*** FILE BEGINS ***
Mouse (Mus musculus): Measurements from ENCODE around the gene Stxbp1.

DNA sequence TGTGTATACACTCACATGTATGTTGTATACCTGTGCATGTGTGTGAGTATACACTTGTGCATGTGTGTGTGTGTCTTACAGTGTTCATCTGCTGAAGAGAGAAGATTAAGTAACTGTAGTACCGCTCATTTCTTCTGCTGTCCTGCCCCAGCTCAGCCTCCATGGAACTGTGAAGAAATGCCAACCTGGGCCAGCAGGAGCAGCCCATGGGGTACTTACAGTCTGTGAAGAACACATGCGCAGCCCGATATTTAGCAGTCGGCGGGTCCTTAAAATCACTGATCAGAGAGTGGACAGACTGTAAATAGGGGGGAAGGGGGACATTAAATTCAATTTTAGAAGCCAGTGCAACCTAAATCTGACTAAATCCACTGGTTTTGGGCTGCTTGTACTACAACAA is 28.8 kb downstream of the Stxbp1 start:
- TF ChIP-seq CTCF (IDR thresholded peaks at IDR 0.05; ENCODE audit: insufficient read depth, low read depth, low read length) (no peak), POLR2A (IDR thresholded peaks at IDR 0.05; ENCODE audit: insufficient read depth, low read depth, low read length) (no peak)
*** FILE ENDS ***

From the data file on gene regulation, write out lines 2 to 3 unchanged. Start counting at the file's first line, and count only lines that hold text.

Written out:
DNA sequence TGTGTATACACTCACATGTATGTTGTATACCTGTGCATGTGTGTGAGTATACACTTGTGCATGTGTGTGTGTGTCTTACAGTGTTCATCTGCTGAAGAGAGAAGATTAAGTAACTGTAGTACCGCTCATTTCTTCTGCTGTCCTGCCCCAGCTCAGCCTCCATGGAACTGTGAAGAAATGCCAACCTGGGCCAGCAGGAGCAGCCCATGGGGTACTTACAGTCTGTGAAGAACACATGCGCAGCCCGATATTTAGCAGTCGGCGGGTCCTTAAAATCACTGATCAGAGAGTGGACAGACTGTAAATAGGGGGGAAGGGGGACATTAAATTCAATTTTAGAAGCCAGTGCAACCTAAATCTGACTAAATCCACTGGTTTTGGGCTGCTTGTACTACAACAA is 28.8 kb downstream of the Stxbp1 start:
- TF ChIP-seq CTCF (IDR thresholded peaks at IDR 0.05; ENCODE audit: insufficient read depth, low read depth, low read length) (no peak), POLR2A (IDR thresholded peaks at IDR 0.05; ENCODE audit: insufficient read depth, low read depth, low read length) (no peak)